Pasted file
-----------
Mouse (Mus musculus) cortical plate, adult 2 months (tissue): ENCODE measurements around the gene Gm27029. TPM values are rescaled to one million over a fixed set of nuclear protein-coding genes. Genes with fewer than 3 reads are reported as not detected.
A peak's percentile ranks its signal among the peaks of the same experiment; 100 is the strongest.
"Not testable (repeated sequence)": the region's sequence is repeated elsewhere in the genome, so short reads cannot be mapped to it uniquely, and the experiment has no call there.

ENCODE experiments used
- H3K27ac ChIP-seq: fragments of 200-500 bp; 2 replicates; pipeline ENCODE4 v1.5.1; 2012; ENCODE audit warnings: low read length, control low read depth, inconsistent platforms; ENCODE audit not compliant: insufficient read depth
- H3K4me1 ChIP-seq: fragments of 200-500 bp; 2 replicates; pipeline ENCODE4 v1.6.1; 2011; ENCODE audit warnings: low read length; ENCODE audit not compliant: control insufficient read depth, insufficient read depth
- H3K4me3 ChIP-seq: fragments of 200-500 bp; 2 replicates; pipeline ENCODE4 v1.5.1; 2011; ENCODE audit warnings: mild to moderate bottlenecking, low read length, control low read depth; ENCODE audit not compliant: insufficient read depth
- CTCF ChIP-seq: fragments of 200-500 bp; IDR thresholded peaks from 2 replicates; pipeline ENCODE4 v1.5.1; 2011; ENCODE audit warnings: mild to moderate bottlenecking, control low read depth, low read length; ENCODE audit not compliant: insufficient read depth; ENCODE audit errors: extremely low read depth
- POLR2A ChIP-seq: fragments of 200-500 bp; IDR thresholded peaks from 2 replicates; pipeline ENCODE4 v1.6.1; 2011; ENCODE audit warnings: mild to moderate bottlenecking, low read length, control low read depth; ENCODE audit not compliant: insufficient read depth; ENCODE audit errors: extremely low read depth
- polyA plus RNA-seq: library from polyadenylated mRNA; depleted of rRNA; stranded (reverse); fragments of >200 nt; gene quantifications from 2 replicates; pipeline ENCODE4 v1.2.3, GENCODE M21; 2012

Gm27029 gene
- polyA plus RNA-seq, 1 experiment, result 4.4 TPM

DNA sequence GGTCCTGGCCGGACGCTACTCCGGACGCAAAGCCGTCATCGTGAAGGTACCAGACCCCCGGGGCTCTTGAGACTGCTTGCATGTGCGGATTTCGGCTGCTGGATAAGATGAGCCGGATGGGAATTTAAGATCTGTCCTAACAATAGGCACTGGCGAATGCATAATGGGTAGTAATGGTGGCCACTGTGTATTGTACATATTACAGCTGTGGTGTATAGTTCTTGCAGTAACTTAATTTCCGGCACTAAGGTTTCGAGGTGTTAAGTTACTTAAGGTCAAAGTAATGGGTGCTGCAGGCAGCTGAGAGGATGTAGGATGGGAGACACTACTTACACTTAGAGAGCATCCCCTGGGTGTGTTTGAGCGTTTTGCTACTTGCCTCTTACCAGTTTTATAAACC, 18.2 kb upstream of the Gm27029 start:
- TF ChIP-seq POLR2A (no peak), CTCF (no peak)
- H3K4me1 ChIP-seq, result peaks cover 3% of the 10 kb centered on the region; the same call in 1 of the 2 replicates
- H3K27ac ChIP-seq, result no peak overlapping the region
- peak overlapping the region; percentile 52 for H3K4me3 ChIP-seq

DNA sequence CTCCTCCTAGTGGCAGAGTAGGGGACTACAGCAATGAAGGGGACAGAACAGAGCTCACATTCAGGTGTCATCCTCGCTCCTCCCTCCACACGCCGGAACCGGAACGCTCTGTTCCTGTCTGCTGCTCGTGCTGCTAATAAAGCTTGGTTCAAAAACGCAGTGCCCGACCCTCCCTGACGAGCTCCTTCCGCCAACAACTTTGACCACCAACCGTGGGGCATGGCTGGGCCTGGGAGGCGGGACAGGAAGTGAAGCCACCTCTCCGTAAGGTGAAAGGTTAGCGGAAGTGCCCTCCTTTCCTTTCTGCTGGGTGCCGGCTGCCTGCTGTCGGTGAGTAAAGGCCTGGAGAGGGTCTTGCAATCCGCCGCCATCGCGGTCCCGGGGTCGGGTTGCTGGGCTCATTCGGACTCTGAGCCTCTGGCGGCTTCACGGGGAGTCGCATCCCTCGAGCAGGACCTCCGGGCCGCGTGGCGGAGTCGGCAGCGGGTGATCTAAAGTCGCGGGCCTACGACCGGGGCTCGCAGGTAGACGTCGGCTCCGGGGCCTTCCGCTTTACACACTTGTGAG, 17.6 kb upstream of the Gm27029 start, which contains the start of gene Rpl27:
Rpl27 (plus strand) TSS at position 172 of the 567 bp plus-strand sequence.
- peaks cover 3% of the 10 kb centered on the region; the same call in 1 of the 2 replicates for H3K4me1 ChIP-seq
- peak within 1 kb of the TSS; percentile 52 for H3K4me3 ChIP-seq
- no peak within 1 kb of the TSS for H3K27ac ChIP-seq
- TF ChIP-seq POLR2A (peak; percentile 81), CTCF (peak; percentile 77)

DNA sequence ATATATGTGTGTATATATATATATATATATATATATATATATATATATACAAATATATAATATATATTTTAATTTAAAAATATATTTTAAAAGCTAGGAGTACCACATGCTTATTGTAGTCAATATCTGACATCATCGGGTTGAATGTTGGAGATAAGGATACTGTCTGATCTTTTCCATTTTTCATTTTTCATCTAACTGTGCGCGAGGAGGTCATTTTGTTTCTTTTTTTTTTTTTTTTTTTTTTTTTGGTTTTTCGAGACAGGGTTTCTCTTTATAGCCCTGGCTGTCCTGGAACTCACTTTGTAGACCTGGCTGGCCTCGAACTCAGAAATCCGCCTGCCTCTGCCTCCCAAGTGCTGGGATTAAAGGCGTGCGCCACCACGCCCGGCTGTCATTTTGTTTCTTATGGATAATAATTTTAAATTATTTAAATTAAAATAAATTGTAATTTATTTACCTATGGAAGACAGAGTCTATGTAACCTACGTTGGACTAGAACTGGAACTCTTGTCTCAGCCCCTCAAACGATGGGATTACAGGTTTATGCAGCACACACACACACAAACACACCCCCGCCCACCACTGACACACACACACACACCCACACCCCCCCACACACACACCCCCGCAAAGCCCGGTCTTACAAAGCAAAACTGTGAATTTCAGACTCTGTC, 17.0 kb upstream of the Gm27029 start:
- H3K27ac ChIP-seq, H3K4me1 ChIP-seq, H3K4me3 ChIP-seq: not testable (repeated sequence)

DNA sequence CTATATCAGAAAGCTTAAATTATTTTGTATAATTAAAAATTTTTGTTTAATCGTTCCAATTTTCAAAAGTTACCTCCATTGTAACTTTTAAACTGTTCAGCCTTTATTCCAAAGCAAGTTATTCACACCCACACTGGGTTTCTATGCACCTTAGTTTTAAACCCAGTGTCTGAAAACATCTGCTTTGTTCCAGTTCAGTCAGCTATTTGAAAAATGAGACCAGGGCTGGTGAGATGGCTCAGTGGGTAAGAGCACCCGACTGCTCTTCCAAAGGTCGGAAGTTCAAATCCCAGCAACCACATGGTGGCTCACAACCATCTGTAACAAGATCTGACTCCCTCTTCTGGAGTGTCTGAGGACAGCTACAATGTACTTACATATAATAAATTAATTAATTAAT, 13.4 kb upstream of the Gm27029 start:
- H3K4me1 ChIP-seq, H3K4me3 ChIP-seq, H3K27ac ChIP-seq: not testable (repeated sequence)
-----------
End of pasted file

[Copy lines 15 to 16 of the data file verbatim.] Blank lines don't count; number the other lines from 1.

- H3K4me1 ChIP-seq, result peaks cover 3% of the 10 kb centered on the region; the same call in 1 of the 2 replicates
- H3K27ac ChIP-seq, result no peak overlapping the region